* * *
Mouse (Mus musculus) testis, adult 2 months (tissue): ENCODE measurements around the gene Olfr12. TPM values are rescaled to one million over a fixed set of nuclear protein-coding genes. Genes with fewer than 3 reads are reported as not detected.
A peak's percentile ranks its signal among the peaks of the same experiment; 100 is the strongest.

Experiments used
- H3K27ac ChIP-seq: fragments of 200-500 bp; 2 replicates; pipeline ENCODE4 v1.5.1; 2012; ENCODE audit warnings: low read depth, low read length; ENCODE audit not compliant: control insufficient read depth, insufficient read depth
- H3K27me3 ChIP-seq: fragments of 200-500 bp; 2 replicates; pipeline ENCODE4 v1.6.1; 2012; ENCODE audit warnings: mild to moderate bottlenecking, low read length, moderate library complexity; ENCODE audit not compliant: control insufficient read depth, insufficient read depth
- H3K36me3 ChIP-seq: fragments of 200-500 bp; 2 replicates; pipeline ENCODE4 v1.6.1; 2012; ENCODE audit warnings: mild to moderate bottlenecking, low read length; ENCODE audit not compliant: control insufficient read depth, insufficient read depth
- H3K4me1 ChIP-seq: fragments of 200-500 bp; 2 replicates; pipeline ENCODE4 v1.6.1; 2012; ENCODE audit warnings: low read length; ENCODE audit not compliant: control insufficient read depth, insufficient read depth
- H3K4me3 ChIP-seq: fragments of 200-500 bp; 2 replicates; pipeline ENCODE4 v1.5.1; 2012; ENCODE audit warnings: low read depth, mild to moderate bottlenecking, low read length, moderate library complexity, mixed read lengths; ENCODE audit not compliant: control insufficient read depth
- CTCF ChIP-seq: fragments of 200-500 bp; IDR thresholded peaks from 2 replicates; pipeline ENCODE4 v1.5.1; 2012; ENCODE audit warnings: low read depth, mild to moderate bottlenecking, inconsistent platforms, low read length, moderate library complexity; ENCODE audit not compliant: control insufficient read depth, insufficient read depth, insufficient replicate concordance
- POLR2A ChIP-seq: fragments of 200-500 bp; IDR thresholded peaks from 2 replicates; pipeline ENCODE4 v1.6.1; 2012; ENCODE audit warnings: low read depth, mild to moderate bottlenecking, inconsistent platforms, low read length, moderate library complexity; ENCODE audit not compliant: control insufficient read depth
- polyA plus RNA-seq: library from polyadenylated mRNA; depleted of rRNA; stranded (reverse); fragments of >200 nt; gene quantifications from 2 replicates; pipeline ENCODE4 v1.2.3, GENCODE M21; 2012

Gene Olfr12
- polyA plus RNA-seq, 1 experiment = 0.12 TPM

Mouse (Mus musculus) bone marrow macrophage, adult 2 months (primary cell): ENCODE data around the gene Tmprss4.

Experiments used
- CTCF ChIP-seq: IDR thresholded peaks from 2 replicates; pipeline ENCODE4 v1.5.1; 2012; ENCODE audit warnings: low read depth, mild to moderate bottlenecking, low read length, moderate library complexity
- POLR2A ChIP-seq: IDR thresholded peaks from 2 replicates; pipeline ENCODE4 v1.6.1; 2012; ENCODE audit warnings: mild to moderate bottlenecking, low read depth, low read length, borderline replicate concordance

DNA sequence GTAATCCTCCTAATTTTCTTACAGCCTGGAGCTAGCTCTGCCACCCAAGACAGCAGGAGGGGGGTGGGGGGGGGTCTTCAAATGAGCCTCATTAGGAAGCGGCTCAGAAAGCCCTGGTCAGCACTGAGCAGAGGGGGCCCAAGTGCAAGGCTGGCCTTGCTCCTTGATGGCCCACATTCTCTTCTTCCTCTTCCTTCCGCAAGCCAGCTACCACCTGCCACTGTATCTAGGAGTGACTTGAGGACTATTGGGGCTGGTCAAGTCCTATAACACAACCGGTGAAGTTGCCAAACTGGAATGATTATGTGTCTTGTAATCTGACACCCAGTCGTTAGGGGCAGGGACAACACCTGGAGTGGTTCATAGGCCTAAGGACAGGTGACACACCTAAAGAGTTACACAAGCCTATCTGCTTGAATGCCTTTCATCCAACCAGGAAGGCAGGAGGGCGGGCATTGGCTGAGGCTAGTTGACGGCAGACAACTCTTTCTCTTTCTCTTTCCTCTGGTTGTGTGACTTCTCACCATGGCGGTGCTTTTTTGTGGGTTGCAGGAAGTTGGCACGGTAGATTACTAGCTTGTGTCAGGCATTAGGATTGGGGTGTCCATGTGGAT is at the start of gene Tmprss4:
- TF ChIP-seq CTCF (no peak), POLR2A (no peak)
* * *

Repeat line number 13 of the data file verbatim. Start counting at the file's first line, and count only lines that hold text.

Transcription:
- polyA plus RNA-seq, 1 experiment = 0.12 TPM